Commentary: What happened to the peace dividend?
By John B. Quigley The numbers make one's head spin. The USS Gerald R. Ford aircraft carrier has been under construction since 2005. It is to be operational by 2019. Price tag: $13 billion.
By John B. Quigley
The numbers make one's head spin.
The USS Gerald R. Ford aircraft carrier has been under construction since 2005. It is to be operational by 2019. Price tag: $13 billion.
The Navy wants two more similarly sized ships and is forecasting a total cost of $43 billion. But cost overruns are all-too-common with such projects, so where the final tab will wind up is anyone's guess. The USS Ford will be, no doubt, a very nice ship, capable of launching aircraft far more efficiently than older members of the fleet. But still, $13 billion for one boat?
The Air Force, meanwhile, is enamored with stealth fighter jets. The F-35 Joint Strike Fighter program, underway for years, is now expected to produce about 2,457 jets for the Air Force at a cost of nearly $400 billion, which, at double the original budget, will make it the most expensive weapons system in world history.
Sen. John McCain (R., Ariz.), no foe of the Pentagon, has called the F-35 program "a scandal and a tragedy" because of production delays and cost overruns.
These Navy and Air Force projects are small potatoes, however, compared with the Pentagon's plans to spruce up our nuclear weapons and their delivery systems. Refurbishing our nuclear weaponry is projected to cost $1 trillion over the next 30 years.
One might think that, with the Cold War a distant memory, taxpayers would not have to go into debt for these extravagant purchases.
The Cold War's end was expected to produce a so-called peace dividend that would allow us to devote our hard-earned cash to things that make life better, like bridges that do not collapse and water systems that deliver a liquid one can actually drink.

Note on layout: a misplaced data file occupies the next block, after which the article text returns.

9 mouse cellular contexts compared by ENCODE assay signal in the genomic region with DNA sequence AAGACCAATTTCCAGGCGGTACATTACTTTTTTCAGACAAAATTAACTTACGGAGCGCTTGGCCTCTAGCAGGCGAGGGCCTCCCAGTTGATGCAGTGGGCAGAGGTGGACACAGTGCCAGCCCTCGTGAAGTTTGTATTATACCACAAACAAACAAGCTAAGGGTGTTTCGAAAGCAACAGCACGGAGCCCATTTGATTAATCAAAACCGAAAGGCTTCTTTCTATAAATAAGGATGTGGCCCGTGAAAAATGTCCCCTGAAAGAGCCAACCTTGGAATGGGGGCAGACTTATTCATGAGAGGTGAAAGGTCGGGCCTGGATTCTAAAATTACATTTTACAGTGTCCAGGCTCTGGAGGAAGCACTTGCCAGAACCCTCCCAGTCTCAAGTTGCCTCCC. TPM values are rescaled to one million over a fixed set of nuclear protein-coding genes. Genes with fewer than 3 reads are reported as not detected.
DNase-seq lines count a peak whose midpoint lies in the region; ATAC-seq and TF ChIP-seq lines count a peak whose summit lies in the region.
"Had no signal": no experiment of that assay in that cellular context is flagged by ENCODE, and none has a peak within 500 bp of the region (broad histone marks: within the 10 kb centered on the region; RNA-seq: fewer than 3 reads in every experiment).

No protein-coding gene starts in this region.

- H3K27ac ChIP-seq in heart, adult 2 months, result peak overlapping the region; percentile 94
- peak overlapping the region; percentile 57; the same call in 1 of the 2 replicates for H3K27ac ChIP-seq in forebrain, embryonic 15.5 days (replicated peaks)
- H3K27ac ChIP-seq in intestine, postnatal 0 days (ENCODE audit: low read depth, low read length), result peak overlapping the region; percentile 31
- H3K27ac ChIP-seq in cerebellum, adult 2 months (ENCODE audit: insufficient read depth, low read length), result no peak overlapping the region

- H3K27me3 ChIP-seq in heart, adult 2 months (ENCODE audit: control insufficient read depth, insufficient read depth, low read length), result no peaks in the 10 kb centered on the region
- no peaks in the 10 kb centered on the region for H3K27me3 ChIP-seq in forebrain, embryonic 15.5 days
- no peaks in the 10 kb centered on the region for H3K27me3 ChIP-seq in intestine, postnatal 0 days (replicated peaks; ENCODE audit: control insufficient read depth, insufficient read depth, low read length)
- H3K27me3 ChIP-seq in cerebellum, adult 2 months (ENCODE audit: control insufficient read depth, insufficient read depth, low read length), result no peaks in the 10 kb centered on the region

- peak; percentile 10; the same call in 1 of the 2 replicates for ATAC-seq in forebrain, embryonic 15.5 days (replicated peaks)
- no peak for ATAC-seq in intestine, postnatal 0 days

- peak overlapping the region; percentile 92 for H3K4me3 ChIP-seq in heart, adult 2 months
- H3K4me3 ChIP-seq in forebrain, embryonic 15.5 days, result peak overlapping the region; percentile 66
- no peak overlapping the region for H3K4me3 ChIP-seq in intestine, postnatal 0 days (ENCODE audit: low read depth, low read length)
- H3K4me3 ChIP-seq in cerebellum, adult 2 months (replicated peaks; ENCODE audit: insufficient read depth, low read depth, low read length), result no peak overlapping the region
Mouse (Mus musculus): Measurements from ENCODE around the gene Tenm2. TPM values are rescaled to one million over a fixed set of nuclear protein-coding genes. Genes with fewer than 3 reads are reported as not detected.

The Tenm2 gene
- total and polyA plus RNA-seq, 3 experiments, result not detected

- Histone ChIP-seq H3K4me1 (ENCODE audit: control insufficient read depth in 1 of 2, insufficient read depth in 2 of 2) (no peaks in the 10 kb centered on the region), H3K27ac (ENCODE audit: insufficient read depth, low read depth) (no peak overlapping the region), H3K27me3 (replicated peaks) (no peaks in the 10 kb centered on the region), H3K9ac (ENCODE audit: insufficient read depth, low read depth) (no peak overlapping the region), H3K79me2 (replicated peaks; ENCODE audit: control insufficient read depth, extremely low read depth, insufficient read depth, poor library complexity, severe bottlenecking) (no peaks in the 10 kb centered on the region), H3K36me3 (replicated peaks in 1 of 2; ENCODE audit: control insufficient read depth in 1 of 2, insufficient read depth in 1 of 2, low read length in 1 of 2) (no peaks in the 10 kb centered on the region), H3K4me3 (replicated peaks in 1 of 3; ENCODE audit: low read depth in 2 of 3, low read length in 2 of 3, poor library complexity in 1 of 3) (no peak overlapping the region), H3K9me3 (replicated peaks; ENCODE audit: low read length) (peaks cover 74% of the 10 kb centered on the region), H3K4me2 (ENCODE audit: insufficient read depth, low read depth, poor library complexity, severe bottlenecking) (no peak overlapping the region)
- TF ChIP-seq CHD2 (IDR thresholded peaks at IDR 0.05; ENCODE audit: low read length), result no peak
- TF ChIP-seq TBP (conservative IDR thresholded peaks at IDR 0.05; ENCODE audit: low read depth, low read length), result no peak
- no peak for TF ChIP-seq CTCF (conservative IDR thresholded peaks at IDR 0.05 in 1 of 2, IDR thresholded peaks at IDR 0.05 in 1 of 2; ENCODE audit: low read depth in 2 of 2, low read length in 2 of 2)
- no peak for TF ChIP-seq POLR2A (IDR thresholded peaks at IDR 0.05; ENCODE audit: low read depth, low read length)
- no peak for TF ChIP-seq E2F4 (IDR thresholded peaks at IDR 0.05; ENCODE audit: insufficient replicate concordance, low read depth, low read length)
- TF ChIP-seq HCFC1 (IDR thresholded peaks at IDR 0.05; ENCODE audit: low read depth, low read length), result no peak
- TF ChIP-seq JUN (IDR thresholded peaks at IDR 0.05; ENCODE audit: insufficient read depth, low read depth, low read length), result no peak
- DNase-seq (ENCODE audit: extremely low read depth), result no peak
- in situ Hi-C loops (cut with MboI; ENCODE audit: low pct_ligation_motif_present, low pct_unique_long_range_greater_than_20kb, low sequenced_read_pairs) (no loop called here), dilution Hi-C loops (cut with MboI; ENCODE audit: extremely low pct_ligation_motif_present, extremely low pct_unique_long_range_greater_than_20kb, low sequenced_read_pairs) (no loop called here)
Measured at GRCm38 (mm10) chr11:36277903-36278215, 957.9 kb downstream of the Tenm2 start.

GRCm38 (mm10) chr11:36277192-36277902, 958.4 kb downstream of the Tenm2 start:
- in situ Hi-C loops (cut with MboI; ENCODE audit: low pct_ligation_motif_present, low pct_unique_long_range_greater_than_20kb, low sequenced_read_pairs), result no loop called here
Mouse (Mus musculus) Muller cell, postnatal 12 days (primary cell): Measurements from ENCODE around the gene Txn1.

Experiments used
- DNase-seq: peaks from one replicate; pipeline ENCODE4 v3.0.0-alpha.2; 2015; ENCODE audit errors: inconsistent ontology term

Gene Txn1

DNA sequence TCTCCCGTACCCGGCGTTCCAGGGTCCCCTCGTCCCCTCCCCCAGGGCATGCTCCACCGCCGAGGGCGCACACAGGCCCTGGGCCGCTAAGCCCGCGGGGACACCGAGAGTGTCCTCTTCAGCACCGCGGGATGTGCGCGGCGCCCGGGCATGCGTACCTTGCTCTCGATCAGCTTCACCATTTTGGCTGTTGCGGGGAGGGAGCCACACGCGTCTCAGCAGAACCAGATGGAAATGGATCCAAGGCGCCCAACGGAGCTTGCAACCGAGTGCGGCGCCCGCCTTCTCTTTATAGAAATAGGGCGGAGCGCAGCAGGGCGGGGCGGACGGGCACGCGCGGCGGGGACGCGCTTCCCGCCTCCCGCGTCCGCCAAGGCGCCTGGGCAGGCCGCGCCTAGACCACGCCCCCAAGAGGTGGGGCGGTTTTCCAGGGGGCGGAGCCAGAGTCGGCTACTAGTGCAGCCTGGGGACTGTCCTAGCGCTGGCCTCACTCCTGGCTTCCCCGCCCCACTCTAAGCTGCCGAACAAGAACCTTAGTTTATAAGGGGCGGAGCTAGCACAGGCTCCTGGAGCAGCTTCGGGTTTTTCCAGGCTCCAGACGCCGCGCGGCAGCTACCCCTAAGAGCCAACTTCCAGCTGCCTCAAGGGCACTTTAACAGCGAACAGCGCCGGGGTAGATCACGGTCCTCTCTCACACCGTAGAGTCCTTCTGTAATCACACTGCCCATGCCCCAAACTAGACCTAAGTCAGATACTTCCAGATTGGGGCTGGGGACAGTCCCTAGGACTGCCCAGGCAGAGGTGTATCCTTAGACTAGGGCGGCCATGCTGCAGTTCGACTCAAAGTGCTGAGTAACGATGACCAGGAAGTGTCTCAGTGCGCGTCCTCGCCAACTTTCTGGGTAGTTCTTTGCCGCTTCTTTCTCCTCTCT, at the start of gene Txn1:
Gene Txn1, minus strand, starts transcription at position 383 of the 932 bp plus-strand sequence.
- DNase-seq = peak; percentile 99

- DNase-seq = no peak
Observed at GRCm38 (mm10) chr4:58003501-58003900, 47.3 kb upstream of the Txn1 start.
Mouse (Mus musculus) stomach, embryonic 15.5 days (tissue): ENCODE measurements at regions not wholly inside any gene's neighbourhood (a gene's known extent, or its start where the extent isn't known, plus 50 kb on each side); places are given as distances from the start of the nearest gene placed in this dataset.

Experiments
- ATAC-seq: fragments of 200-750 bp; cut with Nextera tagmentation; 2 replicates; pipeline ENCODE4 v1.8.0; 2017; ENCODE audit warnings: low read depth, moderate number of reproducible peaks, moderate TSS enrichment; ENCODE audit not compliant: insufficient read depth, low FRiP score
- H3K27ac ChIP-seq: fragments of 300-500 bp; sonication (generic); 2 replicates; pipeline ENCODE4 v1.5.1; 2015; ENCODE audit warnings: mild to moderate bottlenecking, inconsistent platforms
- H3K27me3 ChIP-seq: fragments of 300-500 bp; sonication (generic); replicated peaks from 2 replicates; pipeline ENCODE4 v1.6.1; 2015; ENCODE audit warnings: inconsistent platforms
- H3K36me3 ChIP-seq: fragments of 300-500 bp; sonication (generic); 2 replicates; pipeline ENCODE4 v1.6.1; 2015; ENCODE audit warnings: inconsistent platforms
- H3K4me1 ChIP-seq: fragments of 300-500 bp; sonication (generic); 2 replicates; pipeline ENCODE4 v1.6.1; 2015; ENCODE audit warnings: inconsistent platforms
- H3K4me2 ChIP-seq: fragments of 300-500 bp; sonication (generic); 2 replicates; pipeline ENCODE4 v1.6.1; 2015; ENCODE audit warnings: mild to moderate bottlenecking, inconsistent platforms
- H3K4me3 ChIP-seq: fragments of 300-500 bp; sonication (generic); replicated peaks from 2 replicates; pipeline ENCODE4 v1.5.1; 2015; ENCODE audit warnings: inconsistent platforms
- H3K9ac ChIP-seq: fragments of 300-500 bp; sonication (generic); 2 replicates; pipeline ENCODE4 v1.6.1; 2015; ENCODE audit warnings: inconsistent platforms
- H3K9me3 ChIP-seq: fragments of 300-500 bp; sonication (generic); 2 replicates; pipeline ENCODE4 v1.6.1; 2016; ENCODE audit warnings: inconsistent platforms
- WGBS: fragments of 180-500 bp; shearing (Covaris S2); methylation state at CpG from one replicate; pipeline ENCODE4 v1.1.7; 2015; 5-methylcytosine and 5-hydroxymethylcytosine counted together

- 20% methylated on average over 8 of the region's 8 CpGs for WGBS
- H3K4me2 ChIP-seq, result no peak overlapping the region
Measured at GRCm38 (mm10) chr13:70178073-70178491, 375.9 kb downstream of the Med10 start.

But President Obama's defense budget request for fiscal year 2017 reads like something out of the Cold War-era thriller The Hunt for Red October.
It states: "We are countering Russia's aggressive policies through investments in a broad range of capabilities. The FY 2017 budget request will allow us to modify and expand air defense systems, develop new unmanned systems, design a new long-range bomber and a new long-range stand-off cruise missile, and modernize our nuclear arsenal."
I well recall that mindset. I was part of President Dwight Eisenhower's cultural exchange with Russia. I was sent to a university in Moscow that was within walking distance of the Kremlin. I knew there was a missile somewhere deep in the ground in Nebraska or North Dakota with my name on it, waiting to launch if some crisis developed.
The strategy was called mutual assured destruction, or MAD. Neither side would attack since it would, in turn, be obliterated.
Now we are running an arms race with no competitors. Russia spends less on its military than does Saudi Arabia. China spends far less than we do. Our present military adversaries are rag-tag operations against whom our high-tech ships and aircraft are the wrong weapons.
Our military bases are another relic. The idea was to have troops positioned to respond to Soviet military moves. But we still have 180 bases abroad at an annual cost of $150 billion.
We have the potential via smart diplomacy to resolve many of the situations that weapons alone cannot resolve.
In Syria, we could try to bring the contending parties together rather than backing one side, a side that includes terrorist groups. We may not like Syria's government, but neither side seems able to prevail, so our current policy only perpetuates the killing.
Our massive funding of Israel generates anti-U.S. resentment that yields attacks against us and our allies. Pulling that funding and forcing Israel out of Palestinian territory could protect us more than fancy military hardware.
John B. Quigley is distinguished professor of law at Ohio State University. email@example.com